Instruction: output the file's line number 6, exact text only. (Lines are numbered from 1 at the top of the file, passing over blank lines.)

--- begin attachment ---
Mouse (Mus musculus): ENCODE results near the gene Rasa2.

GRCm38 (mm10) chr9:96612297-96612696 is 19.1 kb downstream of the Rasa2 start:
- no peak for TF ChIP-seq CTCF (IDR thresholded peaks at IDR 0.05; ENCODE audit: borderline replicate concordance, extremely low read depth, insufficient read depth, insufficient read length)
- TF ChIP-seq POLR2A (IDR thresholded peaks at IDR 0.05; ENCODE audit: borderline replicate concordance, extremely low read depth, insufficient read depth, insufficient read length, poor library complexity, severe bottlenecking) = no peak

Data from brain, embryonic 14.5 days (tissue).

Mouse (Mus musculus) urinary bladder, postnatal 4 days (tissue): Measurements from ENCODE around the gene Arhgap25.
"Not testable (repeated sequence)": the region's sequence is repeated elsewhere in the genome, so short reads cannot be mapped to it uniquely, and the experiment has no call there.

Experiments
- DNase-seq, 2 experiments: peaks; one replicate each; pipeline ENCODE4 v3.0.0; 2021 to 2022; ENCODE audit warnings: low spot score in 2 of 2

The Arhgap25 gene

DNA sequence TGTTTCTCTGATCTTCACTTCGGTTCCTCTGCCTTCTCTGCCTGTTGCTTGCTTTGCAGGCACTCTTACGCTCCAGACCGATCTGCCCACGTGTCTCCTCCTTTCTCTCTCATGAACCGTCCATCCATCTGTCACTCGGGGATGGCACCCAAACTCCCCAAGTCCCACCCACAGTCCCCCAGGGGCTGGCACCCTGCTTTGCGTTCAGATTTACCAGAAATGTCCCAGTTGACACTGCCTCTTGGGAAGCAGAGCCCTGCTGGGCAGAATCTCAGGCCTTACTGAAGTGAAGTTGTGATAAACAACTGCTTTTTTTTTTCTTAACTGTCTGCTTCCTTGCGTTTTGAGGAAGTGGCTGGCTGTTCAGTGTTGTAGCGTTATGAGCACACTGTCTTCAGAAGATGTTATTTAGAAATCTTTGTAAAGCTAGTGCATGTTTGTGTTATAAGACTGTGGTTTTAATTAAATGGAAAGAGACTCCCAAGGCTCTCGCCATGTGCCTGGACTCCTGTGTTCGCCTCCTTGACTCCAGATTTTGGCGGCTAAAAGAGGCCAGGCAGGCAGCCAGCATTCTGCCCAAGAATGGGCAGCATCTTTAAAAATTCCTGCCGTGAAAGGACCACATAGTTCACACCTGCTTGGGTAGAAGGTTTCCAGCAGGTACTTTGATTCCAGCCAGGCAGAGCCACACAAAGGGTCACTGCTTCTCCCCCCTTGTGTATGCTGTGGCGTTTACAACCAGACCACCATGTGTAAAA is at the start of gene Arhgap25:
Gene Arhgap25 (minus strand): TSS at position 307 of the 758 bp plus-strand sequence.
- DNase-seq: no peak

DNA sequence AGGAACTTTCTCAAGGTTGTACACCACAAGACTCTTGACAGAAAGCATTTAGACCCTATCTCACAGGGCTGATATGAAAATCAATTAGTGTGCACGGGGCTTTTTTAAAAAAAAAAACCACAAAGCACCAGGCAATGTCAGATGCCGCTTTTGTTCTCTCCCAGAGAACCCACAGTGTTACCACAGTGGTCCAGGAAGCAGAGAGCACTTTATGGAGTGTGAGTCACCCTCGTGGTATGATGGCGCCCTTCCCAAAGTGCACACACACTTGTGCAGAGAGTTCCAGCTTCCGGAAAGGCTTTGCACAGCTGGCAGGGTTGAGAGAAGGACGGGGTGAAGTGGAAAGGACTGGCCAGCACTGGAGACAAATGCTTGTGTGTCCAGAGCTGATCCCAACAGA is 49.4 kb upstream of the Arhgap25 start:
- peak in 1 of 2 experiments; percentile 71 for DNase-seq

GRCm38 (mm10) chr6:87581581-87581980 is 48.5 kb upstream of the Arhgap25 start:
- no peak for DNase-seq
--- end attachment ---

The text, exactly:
Mouse (Mus musculus) urinary bladder, postnatal 4 days (tissue): Measurements from ENCODE around the gene Arhgap25.